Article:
For NBC Cable Networks, it’s all about mas appeal this fall.
The NBC division responsible for the broadcast network’s cable channels is launching Mas, a branding campaign designed to help cable operators expand and retain their Latino customer base. Mas, which means “more” in Spanish, marks the first time a cable network has launched a promotional effort that seeks to increase the number of Latino cable customers.
The $1 million promotional effort begins Sept. 22, coinciding with National Hispanic Heritage Month. It will rely heavily on three 30-second spots produced by NBC Cable to run on the Telemundo Spanish-language network and on mun2, a cable channel that caters largely to younger, English-speaking Latinos. NBC Cable plans to make the ads available to cable operators as well. Plans are also under way to run ads on Spanish-language radio stations and in Spanish-language newspapers.
“This is something that has not been done before,” said Mark Hotz, NBC Cable’s senior VP of marketing. “Eighty percent of the population growth in this country is driven by Latinos, and we wanted to use our brand equity to leverage that.”
In one television spot, a woman is driving to pick up her daughters from school as a male voice-over says the woman used to love to go to the movies on Friday nights but doesn’t these days because the cost of taking her husband, three kids, grandmother and uncle is prohibitive. The voice-over notes that cable television can provide her family with a plethora of programming at a monthly cost less than the price of taking the family to the movies once.
In another, a young man sits down at the kitchen table and opens a laptop while his mother looks on. The voice-over describes how the young man’s sister has married and moved away and says that cable, in particular high-speed Internet, enables him to send and receive photos and videos easily.
At the end of each spot is the tagline, “Quiero mas. Quiero cable,” which translates to “I want more. I want cable.”
The spots will be considerably toned down, compared with the traditional commercial spots that run on Spanish-language television, which tend to be aggressive and effusive. NBC Cable officials hope the low-key nature of their ads will grab viewers’ attention.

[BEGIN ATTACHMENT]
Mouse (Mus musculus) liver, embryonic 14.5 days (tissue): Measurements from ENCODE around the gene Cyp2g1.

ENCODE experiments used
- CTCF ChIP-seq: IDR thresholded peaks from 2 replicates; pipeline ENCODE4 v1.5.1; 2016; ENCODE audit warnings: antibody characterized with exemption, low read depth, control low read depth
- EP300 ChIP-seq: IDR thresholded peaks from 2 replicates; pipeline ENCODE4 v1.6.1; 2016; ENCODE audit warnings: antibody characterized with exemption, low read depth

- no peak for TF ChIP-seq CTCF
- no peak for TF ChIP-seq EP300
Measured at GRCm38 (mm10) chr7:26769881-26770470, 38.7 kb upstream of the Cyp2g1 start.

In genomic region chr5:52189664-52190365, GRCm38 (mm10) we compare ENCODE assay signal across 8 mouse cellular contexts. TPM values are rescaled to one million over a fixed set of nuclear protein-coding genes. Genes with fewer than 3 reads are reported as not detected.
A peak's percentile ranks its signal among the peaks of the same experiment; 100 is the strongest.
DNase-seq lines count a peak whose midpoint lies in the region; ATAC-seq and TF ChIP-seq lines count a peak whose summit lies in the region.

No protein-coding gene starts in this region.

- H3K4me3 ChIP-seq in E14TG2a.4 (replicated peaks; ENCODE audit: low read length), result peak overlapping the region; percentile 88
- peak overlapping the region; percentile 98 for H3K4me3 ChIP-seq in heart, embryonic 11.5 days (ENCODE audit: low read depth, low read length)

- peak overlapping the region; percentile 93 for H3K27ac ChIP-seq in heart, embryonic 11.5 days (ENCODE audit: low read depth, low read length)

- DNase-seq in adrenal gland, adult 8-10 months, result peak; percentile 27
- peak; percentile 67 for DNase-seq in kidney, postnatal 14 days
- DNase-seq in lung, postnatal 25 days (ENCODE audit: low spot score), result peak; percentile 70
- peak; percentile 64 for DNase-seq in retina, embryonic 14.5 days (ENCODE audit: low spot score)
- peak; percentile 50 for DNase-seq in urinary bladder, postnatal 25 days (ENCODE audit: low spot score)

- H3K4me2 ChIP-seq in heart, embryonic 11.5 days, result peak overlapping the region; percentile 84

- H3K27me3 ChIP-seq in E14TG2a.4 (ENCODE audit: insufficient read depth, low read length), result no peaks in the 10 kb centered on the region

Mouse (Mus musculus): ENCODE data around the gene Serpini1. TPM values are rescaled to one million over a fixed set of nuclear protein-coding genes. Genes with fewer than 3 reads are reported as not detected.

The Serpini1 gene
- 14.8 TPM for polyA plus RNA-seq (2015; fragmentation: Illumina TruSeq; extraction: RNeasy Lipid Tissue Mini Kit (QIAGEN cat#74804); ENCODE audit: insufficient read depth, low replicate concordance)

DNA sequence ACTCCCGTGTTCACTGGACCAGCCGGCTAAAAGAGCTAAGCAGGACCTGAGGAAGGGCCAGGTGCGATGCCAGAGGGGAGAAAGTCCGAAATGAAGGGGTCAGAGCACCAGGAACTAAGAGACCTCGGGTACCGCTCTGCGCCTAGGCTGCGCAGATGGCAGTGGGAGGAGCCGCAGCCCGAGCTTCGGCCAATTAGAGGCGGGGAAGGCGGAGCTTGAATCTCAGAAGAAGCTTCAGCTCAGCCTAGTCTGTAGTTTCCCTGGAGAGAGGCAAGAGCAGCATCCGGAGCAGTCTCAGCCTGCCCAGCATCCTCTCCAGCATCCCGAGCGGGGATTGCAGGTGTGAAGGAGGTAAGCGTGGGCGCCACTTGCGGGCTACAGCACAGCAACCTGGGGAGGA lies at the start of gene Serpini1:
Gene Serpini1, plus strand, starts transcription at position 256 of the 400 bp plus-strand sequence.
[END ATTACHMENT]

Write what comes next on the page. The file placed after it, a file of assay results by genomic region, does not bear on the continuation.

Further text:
The effort will be tied to several programs on Telemundo and mun2, including Telemundo’s morning show “De Mananita” and mun2’s technology news briefs.
The campaign is designed to chip away at some of the misconceptions held by some in the Latino community about cable and to introduce cable to people who might not be familiar with the service, said Lynette Pinto, NBC Cable’s VP of marketing and Telemundo’s former VP of marketing and promotions.
“We wanted to show that cable has a wide offering of programming” to Hispanic viewers, she said, adding that she believes Telemundo’s and mun2’s strengths in the Latino community will go a long way toward convincing potential customers to sign up for cable service.
The stakes are huge. According to the Association of Hispanic Advertising Agencies, the Hispanic population grew 61 percent between 1990 and 2003 to hit 35.3 million and is expected to triple in size by 2050 to account for 24 percent of the total U.S. population. Yet, according to Ms. Pinto, just 54 percent of the 15 million Latino households in the United States are wired with cable.
Part of the reason is that many Hispanics have become satisfied with the three or four Spanish-language broadcast stations in many markets. Plus, for many recent immigrants, the concept of cable TV is unfamiliar, particularly if cable was available to only the wealthy in their native countries.
However, with a growing number of Hispanics beginning to migrate into even smaller television markets, Ms. Pinto believes the need for cable can only grow, especially if there are no Spanish-language broadcasters in those markets.
At NBC Networks, officials said the upside of the effort is less about ratings for its Spanish-language networks than it is about broadening cable’s appeal among a segment of the population that is quickly gaining the attention of advertisers and television programmers.
Yet laying the groundwork now could pay off in ratings later. As part of its Olympics coverage, NBC plans to telecast Olympics events on its Spanish-language networks, starting with next year’s Games in Athens, Greece. Getting a few more eyeballs to watch events on Telemundo can’t hurt.